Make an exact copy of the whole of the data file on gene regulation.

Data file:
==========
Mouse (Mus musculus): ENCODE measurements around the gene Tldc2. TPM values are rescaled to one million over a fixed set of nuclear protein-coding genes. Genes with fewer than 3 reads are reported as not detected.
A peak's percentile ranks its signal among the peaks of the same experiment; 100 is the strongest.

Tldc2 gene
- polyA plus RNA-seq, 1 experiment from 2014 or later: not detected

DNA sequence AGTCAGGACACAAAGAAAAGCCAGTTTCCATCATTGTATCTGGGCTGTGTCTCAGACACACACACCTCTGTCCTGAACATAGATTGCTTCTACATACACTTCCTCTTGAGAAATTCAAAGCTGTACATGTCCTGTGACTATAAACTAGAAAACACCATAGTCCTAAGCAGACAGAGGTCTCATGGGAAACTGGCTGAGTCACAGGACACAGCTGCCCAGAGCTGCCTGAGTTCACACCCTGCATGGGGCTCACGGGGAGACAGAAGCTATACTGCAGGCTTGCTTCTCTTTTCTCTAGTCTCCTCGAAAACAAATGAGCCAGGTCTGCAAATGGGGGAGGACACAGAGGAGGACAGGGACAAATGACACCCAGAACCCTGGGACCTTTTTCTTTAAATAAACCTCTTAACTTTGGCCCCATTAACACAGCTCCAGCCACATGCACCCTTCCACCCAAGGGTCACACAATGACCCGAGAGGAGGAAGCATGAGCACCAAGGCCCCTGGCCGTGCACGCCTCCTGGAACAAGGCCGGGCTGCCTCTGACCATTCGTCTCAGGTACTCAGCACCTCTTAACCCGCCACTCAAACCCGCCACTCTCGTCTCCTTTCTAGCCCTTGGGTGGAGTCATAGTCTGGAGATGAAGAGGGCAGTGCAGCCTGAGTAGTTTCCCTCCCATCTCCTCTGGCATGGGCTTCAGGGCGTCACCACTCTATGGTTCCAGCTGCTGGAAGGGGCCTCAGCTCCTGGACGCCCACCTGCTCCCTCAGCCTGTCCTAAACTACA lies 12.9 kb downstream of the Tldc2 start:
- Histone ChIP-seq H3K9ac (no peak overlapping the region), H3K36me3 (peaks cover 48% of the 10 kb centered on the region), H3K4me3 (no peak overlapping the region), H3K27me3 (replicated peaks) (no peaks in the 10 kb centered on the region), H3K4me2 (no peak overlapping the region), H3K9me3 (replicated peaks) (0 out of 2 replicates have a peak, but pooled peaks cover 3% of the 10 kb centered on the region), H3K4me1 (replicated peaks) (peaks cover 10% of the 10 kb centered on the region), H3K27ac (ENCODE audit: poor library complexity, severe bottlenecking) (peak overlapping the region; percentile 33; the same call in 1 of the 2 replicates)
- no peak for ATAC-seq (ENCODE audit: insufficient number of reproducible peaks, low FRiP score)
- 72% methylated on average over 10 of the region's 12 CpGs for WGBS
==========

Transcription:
Mouse (Mus musculus): ENCODE measurements around the gene Tldc2. TPM values are rescaled to one million over a fixed set of nuclear protein-coding genes. Genes with fewer than 3 reads are reported as not detected.
A peak's percentile ranks its signal among the peaks of the same experiment; 100 is the strongest.

Tldc2 gene
- polyA plus RNA-seq, 1 experiment from 2014 or later: not detected

DNA sequence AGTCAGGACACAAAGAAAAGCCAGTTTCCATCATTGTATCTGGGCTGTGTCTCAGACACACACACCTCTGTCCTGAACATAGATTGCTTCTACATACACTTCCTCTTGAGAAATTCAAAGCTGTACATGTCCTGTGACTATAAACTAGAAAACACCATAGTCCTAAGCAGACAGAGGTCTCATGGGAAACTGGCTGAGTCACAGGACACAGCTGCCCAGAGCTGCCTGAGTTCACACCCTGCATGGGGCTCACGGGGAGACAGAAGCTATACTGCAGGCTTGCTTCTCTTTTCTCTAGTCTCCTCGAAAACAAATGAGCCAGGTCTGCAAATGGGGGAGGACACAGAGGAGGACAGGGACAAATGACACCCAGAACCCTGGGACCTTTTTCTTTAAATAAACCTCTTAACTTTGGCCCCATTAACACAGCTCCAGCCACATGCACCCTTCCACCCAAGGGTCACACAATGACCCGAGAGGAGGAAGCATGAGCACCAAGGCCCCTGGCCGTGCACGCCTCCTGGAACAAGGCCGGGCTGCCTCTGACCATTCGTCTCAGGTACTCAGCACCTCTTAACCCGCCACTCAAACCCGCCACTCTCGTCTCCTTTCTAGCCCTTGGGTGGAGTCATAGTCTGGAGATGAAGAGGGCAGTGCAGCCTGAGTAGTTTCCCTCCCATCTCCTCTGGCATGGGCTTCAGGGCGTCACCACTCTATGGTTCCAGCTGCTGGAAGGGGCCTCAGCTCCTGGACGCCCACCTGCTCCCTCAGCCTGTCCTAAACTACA lies 12.9 kb downstream of the Tldc2 start:
- Histone ChIP-seq H3K9ac (no peak overlapping the region), H3K36me3 (peaks cover 48% of the 10 kb centered on the region), H3K4me3 (no peak overlapping the region), H3K27me3 (replicated peaks) (no peaks in the 10 kb centered on the region), H3K4me2 (no peak overlapping the region), H3K9me3 (replicated peaks) (0 out of 2 replicates have a peak, but pooled peaks cover 3% of the 10 kb centered on the region), H3K4me1 (replicated peaks) (peaks cover 10% of the 10 kb centered on the region), H3K27ac (ENCODE audit: poor library complexity, severe bottlenecking) (peak overlapping the region; percentile 33; the same call in 1 of the 2 replicates)
- no peak for ATAC-seq (ENCODE audit: insufficient number of reproducible peaks, low FRiP score)
- 72% methylated on average over 10 of the region's 12 CpGs for WGBS